After 27 years of shooting daily photo assignments I had found myself at a crossroads in my photojournalism career. At that point I had spent 20 years as a staff photographer at The Boston Herald and 7 years as the Photo Editor of the Lowell Sun. But creatively I felt as if I was in a rut or shooting on autopilot.
Every day slinging the two Canon 1D series cameras over my shoulder with the classic photojournalism combo of a 24-70mm and a 70-200mm f/2.8 L lens and tackling the day’s assignments. Don’t get me wrong, I was producing good work and winning my share of journalism awards along the way. But, I just wasn’t feeling the creativity that seemed to overflow early in my career. What I was in need of was a personal project.
Then a little over a year ago I departed the shrinking newspaper industry and headed into the freelance world. With the change came the chance to set my own agenda and pursue the project I never seemed able to get to.
Immediately my thoughts turned to politics and the New Hampshire presidential primary. I have lived in New Hampshire for over a dozen years and have covered the primary all the way back to the Massachusetts Governor Mike Dukakis running for President in the 1980’s. But I have always had a desire to shoot the primary as a long term project in my own style. So the New Hampshire primary it is.
With no expectations from my employer as to what to shoot and when, I am free to set my own assignments and shoot my own rediscovered inner vision and style. But first came the question of what to shoot with. I had a very strong desire to shoot with fixed prime lenses and simplify my gear. No more standing in one place racking a zoom ring for me.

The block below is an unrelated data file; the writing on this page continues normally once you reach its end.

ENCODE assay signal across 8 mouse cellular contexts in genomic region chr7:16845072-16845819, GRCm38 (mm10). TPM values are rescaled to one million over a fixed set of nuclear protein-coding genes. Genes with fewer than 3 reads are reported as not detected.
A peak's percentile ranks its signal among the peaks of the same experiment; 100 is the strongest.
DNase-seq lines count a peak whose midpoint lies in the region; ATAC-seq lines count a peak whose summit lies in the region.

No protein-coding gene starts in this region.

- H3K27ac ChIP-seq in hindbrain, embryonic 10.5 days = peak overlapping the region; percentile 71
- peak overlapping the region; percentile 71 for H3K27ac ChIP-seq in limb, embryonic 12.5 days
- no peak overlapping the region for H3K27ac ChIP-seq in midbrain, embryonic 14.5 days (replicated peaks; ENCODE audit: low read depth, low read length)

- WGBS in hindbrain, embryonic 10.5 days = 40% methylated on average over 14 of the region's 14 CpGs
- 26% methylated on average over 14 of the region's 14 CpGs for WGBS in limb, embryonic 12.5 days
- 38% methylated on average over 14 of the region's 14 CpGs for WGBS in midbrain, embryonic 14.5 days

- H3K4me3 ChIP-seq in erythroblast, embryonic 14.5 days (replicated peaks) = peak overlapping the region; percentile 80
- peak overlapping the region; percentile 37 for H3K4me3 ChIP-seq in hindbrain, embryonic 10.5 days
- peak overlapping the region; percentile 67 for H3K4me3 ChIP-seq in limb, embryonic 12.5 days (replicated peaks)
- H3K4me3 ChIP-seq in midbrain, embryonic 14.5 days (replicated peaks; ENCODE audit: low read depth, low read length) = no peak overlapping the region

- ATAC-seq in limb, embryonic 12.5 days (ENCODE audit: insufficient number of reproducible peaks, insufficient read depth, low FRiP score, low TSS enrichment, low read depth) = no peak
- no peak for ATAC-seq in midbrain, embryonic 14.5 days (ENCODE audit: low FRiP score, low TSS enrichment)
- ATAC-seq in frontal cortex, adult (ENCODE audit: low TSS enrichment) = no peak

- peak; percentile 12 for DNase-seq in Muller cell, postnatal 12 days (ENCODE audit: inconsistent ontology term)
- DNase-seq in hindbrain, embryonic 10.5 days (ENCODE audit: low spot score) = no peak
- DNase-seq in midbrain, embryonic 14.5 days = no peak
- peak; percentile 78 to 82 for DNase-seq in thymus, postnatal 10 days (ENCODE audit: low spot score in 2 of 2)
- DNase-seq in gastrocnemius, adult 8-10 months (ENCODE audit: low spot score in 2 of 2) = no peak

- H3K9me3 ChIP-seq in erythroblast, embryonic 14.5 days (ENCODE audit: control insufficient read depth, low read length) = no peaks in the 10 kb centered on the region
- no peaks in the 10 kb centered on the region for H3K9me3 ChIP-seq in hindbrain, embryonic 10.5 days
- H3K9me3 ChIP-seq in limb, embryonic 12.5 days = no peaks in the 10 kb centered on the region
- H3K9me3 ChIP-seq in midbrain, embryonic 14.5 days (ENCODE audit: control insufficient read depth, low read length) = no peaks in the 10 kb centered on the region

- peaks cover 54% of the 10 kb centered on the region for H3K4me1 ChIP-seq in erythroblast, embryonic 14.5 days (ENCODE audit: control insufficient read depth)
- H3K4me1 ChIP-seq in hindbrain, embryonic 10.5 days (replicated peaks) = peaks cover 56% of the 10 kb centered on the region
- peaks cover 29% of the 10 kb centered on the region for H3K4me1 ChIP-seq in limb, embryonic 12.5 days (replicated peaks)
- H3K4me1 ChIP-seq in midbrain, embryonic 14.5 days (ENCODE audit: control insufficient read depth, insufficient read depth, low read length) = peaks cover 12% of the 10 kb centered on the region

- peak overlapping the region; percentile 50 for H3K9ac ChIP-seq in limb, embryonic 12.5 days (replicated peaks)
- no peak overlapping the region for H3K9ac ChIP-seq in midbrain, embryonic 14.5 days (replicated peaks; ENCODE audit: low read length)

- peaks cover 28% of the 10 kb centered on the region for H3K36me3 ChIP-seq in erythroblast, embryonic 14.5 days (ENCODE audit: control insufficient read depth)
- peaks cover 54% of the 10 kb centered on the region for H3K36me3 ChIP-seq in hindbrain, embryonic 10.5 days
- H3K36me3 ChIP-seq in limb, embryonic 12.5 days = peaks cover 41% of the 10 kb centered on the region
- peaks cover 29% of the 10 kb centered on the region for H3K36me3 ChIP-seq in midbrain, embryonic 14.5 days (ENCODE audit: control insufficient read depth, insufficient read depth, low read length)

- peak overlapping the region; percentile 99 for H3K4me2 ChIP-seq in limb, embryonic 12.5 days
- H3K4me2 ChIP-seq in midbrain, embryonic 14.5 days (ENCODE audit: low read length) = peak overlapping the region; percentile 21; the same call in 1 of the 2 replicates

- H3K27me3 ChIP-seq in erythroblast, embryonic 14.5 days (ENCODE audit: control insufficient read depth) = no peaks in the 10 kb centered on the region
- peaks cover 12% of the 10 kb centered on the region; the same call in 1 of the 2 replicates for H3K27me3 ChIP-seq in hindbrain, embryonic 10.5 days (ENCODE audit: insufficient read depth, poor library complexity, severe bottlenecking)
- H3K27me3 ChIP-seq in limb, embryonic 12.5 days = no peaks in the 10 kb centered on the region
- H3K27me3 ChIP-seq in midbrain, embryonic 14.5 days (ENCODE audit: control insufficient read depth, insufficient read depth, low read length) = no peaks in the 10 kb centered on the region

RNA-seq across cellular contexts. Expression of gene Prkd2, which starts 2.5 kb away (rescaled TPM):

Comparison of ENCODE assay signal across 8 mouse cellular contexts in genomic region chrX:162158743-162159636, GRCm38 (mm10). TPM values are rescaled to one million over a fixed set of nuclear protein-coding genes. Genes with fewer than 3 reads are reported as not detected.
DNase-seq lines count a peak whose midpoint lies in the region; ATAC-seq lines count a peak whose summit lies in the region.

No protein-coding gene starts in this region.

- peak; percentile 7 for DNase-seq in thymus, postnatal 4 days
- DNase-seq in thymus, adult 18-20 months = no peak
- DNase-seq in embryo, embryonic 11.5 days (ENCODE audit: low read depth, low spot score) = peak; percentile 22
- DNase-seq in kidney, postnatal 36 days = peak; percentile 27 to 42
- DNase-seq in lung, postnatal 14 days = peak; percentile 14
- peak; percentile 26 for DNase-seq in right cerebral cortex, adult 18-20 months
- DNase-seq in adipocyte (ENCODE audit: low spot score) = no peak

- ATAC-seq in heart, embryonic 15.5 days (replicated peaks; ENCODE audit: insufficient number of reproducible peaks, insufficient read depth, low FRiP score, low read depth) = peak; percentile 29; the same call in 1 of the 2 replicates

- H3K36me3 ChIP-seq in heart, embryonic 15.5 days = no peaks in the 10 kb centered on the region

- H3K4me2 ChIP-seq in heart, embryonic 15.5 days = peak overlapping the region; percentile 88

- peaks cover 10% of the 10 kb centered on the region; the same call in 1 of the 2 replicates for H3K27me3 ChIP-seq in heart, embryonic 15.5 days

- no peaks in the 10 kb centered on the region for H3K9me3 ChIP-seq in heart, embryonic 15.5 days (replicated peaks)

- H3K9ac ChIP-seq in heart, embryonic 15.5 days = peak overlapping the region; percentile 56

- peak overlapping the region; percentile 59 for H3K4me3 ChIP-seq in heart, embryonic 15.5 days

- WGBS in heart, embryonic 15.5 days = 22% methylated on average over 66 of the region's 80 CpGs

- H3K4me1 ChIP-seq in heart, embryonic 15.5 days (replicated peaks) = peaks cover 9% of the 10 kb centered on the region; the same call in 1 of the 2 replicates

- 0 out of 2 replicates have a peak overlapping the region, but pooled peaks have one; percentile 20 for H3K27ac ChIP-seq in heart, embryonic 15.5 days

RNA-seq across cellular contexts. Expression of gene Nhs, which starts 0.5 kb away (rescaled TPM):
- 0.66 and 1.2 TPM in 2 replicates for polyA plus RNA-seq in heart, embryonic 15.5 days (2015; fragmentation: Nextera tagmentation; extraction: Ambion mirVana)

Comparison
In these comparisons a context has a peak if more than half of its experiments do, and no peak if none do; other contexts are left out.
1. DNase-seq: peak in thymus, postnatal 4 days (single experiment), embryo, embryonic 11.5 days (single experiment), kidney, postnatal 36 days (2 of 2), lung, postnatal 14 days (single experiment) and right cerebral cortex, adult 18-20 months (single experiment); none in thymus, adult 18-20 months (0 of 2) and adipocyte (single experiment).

Another consideration was I wanted the project to be in black and white. After weeks of research I quickly came to love the look of black and white conversions from photographs taken with Fujifilm cameras with the X-Trans sensor. Plus the sensor delivers great low light, high ISO performance and I won’t be using flash.
I soon had narrowed down my search to either the Fujifilm X-Pro 1 or the X-E1 mirrorless cameras. Image-wise they came in basically identical, so the decision came down to handling and exterior look. Some photographers want to look like a pro with the big DSLR, but for this project I wanted to keep a very low profile. I knew there would be times I would be shooting from the crowd or areas that campaigns didn’t want media in, constraining them to press pens.
I picked the X-E1 for the project and soon found it to be an excellent camera that looks little, but shoots big.
Next was lens choice and I went for the 27mm f/2.8 Fujinon that gives a 40mm look on the X-E1’s APS-C sensor. I picked this lens for it matching the human field of vision. A key look for making my viewers feel they are getting a real world documentary look at the primary.
That‘s it. One camera, one lens.
The first big decision for the project presentation was to make it live on the Web from the beginning. Let people follow along and see the story develop. Get to know the candidates. See an alternative view from the wire feeds. So I gave the project a name, 7 Days Preceding, which comes from the New Hampshire State Law stating the primary must be 7 days preceding any similar election. I reserved the domain name and set up the project blog.
Now for the fun part. Getting out to any and every event I can find. Jeb Bush, Rand Paul, Hillary Clinton, Ted Cruz, Martin O’Malley…and the list goes on. Over 20 candidates crisscrossing the state. Some days with 3 or 4 self-assignments and on it goes till February of 2016.
The photography is fun and creative. Zoom with my legs. Get down for the low shot. Play with the TV lighting by moving around the candidates. Always thinking. The passion back in my photography.
The project starts getting noticed by candidates, political operatives and other media. And on it goes… one camera, one lens, 20 candidates and so many stories to tell.
About the author: Jon Hill is a veteran photojournalist and freelance photographer. You can visit the 7 Days Preceding project through its website and Twitter account. The project is syndicated worldwide by Redux Pictures photo agency. An exhibit and book are in preliminary stages to debut after the primary ends.